Here, I would like to address our political leaders and media elite: You may personally have the moral strength to restrict your ideas to mere words but many who listen to you do not. To take the most sacred privilege of democracy and transform it into the language of aggression plays right into the hands of hate-mongers. This is not the language of a civil society or of wise leadership. It is not the ethos of a culture of co-existence. It is not the verbal coinage with which we can spend our way into the future. Our political rhetoric is fraught with division, hate, blame, and verbal murder. Our young are listening. Remember that what you win them with is what you win them to.
As for the entertainment world, what does one even say at a time like this? Calling for gun control and then entertaining the masses with bloodshed is only shifting the locus from law to entertainment. Do our entertainers ever pause to ask what debased values emerge from their stories? The death of decency is audible and visible in what passes as movie entertainment and political speech. This is the same culture that wishes to take away Nativity scenes and Christmas carols from our children. God is evicted from our culture and then He is blamed for our carnages. America is lost on the high seas of time, without chart or compass. The storms that await us will sink this nation beyond recognition if we do not awaken to the rapid repudiation of the values that shaped this nation. The handwriting is on the wall. Freedom is not just destroyed by its retraction. It is destroyed even more painfully by its abuse.
There is one more thing. It is so obvious but is seldom ever addressed. All these recent mass murders have been done by men. Many of them young men, yes, even mere boys. Jonesboro, Columbine, Virginia Tech, now Newtown. Is there something within our culture that doesn’t know how to raise strength with dignity and respect? Is this how boys are meant to be? From bloodletting in hockey games while thousands cheer to savagery in school shootings while thousands weep, we must ask ourselves what has gone wrong with us men? Where are the role models in the home? Is knocking somebody down the only test left for strength? Is there no demonstration now of kindness, gentleness, courtesy, and respect for our fellow human beings? One young man on death row in Angola Prison told me that he started his carnage as a teenager. Now in his thirties with the end of the road in sight, he reached his hand out to me and asked me to pray with him. Life was lost at the altar of power and strength.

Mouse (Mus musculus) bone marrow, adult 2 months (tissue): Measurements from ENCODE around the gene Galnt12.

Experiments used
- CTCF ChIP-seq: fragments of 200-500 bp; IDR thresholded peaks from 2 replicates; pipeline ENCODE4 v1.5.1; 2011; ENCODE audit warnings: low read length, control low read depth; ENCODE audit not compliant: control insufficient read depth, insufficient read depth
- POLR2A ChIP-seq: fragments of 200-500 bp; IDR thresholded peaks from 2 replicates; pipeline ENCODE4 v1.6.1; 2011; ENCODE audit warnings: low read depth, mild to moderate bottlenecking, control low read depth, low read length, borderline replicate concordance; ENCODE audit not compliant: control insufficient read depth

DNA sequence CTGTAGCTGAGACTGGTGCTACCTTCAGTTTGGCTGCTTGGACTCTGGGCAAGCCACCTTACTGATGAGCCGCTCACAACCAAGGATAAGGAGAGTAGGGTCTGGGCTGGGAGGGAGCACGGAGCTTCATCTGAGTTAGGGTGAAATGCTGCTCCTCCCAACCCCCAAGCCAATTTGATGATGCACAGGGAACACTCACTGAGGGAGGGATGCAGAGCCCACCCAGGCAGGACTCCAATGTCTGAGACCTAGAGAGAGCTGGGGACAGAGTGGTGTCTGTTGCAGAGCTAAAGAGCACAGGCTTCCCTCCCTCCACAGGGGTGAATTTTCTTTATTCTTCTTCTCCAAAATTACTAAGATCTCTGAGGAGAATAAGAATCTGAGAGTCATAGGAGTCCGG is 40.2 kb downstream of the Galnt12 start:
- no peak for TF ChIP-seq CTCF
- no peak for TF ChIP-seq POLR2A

The Bible only speaks of one remedy for this: the transformation of the heart by making Christ the center. Those who mock the simplicity of the remedy have made evil more complex and unexplainable. Every heart has the potential for murder. Every heart needs a redeemer. That is the message of Christmas. The world took that child and crucified Him. But by his triumph over death He brings life to our dead souls and begins the transformation within. Unto us a child is born and He shall save us from our sins.
Before the first murder was committed, the Lord said to Cain, “If you do what is right, will you not be accepted? But if you do not do what is right, sin is crouching at the door; it desires to have you, but you must master it.” To gain mastery over sin there is only one way. Just as Victoria Soto put herself in the way so that the children in her class might live, Jesus Christ put himself in the way that we all might live. That is the beginning of the cure for us as individuals and as a nation. All the laws in the world will never change the heart. Only God is big enough for that.